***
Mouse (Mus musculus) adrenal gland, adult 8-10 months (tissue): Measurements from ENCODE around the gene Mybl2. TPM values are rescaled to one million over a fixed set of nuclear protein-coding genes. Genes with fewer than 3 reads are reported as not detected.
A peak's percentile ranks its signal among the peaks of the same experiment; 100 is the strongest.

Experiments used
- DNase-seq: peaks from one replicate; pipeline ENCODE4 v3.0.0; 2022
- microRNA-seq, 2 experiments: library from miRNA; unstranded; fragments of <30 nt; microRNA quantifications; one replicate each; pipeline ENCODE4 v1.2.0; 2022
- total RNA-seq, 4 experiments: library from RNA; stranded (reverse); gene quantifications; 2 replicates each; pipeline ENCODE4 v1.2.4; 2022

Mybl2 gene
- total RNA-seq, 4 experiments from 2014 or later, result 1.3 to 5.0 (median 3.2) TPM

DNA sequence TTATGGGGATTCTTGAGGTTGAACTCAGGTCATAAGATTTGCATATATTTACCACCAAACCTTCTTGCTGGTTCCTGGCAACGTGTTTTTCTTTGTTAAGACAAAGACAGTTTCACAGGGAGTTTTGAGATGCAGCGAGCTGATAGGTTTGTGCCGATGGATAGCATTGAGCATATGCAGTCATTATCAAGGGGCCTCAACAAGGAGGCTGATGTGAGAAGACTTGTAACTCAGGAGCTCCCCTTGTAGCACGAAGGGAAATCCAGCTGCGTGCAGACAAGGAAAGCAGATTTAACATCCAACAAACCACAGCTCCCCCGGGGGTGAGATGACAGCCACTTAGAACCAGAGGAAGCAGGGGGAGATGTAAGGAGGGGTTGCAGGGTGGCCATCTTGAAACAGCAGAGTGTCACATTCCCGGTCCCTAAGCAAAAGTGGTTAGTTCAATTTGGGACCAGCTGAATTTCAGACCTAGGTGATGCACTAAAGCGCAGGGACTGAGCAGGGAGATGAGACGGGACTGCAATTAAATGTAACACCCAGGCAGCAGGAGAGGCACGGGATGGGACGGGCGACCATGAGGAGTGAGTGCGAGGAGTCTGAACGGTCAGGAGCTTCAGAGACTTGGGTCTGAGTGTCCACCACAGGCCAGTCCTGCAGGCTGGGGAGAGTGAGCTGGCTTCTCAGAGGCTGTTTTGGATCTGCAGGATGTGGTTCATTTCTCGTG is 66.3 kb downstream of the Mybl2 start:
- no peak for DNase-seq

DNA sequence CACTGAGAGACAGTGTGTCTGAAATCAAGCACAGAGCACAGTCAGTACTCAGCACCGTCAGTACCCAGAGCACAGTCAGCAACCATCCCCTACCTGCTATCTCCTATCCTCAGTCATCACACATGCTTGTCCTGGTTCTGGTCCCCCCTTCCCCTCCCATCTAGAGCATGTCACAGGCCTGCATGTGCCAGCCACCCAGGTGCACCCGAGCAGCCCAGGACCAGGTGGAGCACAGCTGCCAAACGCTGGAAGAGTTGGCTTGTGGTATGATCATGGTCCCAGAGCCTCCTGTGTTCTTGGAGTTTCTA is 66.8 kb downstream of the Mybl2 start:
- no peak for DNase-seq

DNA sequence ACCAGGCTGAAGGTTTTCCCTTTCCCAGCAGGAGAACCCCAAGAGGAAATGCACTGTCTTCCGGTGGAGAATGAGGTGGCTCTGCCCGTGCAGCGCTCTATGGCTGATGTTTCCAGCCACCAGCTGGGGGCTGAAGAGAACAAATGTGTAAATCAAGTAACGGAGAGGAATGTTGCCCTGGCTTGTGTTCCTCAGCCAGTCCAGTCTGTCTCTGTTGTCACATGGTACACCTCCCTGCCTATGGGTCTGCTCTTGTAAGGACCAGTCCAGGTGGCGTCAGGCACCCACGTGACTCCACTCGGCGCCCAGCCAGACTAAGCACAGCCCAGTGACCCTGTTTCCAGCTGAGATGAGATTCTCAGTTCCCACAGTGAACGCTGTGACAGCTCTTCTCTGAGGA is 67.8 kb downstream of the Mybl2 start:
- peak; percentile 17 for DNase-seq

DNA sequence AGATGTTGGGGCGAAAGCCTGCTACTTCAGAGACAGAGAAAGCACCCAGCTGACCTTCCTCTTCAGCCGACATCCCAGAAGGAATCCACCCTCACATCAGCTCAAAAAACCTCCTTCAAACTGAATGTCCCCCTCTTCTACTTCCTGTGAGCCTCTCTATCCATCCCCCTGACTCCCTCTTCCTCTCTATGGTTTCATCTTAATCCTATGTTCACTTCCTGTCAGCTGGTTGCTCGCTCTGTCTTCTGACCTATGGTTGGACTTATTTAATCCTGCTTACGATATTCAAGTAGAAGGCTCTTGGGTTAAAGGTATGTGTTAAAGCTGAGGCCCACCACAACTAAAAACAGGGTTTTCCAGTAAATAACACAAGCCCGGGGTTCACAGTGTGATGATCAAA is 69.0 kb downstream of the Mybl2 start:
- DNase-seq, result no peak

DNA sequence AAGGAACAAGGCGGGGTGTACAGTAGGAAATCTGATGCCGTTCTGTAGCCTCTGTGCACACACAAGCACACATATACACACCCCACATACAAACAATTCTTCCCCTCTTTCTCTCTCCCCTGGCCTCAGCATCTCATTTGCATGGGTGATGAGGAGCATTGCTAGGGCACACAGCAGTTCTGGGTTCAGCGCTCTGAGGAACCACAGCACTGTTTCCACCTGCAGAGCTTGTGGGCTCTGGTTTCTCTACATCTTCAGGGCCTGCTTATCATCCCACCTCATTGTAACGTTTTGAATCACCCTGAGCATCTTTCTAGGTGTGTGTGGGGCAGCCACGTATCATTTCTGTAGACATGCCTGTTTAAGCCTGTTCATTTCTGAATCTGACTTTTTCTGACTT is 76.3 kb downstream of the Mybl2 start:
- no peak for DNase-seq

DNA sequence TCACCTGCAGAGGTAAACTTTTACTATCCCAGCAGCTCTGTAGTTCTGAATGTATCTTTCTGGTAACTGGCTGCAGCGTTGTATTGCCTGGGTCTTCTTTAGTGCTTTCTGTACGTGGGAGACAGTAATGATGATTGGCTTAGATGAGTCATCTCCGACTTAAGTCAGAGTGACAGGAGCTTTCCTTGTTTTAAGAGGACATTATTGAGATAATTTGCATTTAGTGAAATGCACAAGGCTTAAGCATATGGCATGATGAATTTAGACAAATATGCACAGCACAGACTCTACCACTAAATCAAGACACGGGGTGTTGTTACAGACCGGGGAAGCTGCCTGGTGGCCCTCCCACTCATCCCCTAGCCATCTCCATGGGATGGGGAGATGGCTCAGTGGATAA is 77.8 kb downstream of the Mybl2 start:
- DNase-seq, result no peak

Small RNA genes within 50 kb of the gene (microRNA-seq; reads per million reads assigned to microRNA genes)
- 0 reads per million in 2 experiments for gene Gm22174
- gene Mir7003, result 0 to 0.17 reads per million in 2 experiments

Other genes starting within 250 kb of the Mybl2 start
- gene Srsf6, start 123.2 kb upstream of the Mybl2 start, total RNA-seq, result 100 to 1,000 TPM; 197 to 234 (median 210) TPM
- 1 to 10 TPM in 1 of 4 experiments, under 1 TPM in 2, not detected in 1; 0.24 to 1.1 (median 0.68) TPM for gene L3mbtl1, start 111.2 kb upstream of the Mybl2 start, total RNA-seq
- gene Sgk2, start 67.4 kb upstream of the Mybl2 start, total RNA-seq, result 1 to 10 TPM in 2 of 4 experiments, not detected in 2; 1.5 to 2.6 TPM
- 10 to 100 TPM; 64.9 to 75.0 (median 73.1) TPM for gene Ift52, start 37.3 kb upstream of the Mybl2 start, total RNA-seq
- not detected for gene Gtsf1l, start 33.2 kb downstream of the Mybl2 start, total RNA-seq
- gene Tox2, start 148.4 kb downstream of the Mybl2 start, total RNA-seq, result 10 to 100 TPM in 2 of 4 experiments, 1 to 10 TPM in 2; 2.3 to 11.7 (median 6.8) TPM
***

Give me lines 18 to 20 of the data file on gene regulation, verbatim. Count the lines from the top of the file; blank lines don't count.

- no peak for DNase-seq

DNA sequence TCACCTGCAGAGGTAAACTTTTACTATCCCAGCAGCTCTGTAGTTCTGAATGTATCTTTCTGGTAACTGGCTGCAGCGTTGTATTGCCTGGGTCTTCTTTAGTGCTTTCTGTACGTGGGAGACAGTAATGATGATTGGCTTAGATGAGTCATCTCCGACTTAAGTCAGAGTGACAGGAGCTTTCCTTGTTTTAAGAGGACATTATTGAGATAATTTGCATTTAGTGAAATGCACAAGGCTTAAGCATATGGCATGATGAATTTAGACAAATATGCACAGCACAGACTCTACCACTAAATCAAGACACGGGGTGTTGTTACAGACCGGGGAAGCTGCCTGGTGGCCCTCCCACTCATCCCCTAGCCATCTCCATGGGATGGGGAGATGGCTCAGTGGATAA is 77.8 kb downstream of the Mybl2 start:
- DNase-seq, result no peak